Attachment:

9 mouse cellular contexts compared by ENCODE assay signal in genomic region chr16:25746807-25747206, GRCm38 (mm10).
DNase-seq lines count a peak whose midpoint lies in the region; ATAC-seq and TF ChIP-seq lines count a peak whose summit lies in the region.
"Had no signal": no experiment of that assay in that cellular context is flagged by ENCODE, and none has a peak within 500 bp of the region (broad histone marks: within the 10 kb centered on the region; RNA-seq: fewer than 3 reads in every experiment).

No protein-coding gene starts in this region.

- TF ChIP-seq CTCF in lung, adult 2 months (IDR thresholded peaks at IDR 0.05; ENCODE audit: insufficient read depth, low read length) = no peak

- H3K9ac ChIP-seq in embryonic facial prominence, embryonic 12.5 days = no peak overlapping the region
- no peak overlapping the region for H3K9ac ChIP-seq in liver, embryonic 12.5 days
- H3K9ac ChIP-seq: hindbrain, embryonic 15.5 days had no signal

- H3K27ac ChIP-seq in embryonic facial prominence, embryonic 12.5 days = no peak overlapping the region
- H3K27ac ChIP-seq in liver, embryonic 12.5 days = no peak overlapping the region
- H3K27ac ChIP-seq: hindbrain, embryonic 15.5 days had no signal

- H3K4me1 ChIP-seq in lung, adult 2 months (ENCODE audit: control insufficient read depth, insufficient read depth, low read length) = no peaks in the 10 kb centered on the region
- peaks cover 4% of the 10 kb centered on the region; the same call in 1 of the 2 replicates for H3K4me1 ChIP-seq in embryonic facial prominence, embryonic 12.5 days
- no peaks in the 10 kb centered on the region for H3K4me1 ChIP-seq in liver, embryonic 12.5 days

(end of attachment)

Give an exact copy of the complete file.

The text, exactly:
9 mouse cellular contexts compared by ENCODE assay signal in genomic region chr16:25746807-25747206, GRCm38 (mm10).
DNase-seq lines count a peak whose midpoint lies in the region; ATAC-seq and TF ChIP-seq lines count a peak whose summit lies in the region.
"Had no signal": no experiment of that assay in that cellular context is flagged by ENCODE, and none has a peak within 500 bp of the region (broad histone marks: within the 10 kb centered on the region; RNA-seq: fewer than 3 reads in every experiment).

No protein-coding gene starts in this region.

- TF ChIP-seq CTCF in lung, adult 2 months (IDR thresholded peaks at IDR 0.05; ENCODE audit: insufficient read depth, low read length) = no peak

- H3K9ac ChIP-seq in embryonic facial prominence, embryonic 12.5 days = no peak overlapping the region
- no peak overlapping the region for H3K9ac ChIP-seq in liver, embryonic 12.5 days
- H3K9ac ChIP-seq: hindbrain, embryonic 15.5 days had no signal

- H3K27ac ChIP-seq in embryonic facial prominence, embryonic 12.5 days = no peak overlapping the region
- H3K27ac ChIP-seq in liver, embryonic 12.5 days = no peak overlapping the region
- H3K27ac ChIP-seq: hindbrain, embryonic 15.5 days had no signal

- H3K4me1 ChIP-seq in lung, adult 2 months (ENCODE audit: control insufficient read depth, insufficient read depth, low read length) = no peaks in the 10 kb centered on the region
- peaks cover 4% of the 10 kb centered on the region; the same call in 1 of the 2 replicates for H3K4me1 ChIP-seq in embryonic facial prominence, embryonic 12.5 days
- no peaks in the 10 kb centered on the region for H3K4me1 ChIP-seq in liver, embryonic 12.5 days